The photos are in large format at the top -- click or scroll all the way up.


Kenmore Hotel early 1900s LOC
The Kenmore block in in the early 1900s. / photo: Detroit Publishing Co. / Library of Congress

The Kenmore Hotel and the Steuben Club have plenty of history associated with them. That's especially true of the Kenmore. We want to come back this topic, but here are a few quick bits for now:

+ The Kenmore was built in 1878 by Adam Blake, an African-American man. And in the 1950s, the hotel would show up in the Green Book for African-American travelers.

+ The Kenmore was designed by Edward Ogden, who with partners and his son Charles, designed many buildings around Albany, including the former school (now condos) at 409 Madison Ave.

+ The Kenmore had a club called the Rain-Bo Room. In 1921 it got an audio connection to the radio station WGY, which allowed concerts to be broadcast around the country. That helped draw a string of jazz greats to the venue over the years, including Duke Ellington, Cab Calloway, and Benny Goodman. The Rain-Bo Room was also where Legs Diamond celebrated his acquittal after a trial in Troy -- the same night he'd be gunned down in a residence on Dove Street. See this 1964 Times Union article about the Rain-Bo Room by some writer named Bill Kennedy. (Wonder whatever became of that guy.)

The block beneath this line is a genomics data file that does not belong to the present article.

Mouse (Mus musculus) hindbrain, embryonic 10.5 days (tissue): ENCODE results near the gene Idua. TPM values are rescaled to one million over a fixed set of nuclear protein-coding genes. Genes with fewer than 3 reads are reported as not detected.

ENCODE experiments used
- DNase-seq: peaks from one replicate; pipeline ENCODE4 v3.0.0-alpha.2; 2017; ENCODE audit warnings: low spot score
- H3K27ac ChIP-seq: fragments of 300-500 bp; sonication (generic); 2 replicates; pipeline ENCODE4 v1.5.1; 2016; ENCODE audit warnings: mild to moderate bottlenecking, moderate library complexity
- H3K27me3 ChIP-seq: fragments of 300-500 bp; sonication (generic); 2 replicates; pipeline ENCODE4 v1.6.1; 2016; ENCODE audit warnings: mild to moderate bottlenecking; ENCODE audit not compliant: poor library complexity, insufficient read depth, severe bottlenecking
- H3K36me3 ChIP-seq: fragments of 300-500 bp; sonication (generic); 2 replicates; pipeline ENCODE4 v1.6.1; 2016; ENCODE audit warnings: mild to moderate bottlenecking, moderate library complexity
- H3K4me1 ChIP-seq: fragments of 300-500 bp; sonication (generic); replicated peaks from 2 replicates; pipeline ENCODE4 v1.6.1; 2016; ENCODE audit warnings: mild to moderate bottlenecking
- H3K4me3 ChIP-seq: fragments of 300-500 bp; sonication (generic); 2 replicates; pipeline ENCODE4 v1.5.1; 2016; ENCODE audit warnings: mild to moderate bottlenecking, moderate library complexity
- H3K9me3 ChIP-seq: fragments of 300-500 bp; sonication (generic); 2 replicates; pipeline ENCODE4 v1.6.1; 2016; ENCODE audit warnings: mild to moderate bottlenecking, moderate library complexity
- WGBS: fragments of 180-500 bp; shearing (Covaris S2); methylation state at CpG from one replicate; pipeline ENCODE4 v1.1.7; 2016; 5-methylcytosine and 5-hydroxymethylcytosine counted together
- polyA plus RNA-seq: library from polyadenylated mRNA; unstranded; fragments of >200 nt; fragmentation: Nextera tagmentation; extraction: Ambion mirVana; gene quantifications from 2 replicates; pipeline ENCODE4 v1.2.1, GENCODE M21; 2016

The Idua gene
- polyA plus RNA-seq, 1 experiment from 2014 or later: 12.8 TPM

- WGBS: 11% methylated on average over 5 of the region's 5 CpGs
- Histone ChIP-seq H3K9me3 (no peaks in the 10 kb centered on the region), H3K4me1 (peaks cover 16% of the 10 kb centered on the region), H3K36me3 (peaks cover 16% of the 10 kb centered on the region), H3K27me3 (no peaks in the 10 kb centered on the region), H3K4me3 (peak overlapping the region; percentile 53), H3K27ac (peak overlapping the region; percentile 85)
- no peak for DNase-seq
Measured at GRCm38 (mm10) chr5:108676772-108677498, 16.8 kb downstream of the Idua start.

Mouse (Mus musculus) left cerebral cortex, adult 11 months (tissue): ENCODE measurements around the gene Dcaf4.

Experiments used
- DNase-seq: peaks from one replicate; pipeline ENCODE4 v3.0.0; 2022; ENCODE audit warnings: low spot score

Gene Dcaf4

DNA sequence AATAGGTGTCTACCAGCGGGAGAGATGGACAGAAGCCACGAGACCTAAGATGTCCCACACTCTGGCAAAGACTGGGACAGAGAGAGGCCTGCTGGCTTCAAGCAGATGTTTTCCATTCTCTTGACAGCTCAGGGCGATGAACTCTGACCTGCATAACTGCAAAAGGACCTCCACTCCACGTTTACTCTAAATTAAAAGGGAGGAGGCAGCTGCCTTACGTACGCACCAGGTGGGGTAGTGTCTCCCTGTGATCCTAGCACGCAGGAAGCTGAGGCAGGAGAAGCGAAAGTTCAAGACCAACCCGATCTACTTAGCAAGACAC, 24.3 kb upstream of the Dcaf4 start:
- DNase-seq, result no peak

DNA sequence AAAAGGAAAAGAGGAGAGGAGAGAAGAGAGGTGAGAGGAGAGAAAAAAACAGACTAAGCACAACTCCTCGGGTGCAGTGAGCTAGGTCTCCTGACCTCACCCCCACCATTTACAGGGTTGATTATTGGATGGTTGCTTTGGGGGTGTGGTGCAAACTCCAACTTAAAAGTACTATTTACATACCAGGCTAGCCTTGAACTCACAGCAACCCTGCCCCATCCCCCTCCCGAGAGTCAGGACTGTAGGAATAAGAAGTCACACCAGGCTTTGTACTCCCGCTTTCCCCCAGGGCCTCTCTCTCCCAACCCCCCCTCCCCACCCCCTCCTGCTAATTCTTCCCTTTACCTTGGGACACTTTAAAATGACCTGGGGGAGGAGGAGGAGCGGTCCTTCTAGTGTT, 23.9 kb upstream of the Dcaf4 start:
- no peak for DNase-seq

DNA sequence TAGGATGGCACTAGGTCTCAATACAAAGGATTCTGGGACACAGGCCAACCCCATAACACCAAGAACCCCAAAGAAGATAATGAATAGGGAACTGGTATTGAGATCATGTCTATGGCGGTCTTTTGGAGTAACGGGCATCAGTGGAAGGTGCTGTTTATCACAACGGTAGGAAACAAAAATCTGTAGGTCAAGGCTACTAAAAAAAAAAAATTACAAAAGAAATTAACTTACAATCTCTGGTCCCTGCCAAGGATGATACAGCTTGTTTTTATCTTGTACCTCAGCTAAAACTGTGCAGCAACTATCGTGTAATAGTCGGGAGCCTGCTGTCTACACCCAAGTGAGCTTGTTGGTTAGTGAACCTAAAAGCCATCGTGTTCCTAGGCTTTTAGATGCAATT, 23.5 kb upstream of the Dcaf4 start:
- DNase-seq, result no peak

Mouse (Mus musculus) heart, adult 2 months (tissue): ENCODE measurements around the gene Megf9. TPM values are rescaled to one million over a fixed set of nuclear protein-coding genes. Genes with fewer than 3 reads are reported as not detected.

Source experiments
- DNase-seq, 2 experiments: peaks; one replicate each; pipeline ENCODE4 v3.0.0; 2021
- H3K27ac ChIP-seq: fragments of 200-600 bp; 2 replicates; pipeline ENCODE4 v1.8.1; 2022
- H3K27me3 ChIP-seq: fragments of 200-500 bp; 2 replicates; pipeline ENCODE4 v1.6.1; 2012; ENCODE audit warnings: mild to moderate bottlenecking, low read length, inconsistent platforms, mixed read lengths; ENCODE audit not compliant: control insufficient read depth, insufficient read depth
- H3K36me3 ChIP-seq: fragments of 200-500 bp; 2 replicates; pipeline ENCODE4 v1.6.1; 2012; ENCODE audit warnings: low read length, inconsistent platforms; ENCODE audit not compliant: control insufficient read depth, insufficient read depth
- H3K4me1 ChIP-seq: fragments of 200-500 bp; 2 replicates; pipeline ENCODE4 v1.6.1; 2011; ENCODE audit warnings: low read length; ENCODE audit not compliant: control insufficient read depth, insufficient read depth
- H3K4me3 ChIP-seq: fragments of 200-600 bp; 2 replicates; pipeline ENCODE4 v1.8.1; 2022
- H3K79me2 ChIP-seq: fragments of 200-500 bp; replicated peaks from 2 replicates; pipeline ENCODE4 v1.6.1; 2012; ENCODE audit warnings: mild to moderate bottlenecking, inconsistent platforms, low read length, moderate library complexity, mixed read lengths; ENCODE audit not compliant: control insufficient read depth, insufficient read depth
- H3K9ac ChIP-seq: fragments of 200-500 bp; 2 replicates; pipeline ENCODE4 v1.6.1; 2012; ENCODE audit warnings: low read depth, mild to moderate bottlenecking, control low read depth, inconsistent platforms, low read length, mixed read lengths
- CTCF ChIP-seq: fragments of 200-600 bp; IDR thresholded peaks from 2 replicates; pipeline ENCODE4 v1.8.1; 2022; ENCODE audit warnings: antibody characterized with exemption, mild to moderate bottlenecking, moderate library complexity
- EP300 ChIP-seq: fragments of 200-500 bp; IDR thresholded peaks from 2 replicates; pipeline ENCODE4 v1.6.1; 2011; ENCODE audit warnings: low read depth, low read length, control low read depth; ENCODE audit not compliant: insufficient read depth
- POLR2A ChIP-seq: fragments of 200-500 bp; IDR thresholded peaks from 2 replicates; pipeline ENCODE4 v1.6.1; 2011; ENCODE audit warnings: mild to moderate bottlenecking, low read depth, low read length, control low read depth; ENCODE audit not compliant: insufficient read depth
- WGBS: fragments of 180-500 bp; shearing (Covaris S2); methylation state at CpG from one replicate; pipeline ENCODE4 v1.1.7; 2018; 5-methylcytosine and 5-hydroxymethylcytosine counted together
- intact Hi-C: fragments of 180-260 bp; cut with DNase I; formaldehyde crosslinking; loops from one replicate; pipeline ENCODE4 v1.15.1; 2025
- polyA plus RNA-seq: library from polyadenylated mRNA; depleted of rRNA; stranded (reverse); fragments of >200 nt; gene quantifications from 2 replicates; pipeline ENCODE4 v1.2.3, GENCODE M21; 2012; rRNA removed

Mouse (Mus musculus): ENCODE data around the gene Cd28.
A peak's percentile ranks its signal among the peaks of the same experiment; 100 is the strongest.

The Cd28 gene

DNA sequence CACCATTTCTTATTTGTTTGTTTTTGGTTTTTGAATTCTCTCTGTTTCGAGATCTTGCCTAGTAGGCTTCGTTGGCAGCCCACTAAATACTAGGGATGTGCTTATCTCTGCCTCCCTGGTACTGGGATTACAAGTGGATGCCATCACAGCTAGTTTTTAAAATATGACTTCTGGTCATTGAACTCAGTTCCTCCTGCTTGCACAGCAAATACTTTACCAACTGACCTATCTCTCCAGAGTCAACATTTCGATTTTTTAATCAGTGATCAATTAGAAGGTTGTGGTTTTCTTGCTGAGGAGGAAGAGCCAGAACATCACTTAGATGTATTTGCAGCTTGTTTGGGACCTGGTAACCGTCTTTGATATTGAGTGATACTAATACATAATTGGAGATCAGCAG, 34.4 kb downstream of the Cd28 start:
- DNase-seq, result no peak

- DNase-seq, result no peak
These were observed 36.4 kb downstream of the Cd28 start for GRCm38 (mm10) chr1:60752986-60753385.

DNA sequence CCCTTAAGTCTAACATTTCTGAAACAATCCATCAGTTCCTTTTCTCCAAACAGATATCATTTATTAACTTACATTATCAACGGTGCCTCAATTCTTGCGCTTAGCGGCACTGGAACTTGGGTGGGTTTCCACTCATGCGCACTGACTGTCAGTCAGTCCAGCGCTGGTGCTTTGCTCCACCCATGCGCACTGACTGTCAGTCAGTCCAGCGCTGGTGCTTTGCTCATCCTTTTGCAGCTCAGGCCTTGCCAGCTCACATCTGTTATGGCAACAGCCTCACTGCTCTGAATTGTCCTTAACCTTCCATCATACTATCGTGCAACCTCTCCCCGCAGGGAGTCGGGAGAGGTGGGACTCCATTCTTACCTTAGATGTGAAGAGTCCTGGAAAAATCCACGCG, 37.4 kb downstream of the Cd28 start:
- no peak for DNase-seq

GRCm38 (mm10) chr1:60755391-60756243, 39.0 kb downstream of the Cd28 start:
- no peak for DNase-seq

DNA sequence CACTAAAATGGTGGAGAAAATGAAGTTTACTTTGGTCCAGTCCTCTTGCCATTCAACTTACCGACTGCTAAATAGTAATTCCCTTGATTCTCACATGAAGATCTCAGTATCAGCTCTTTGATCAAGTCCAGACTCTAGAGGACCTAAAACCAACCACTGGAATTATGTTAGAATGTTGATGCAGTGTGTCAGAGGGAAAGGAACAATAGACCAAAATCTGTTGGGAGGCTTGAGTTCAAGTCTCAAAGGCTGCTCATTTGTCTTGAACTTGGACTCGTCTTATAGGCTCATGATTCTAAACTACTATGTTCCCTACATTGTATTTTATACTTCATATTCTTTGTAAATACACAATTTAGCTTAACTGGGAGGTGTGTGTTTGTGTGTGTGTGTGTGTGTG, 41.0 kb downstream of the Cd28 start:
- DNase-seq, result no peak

+ The first part of the Steuben Club building was built in the 1880s for the YMCA. It was designed by Fuller & Wheeler, another prominent architectural group that designed multiple buildings around this area.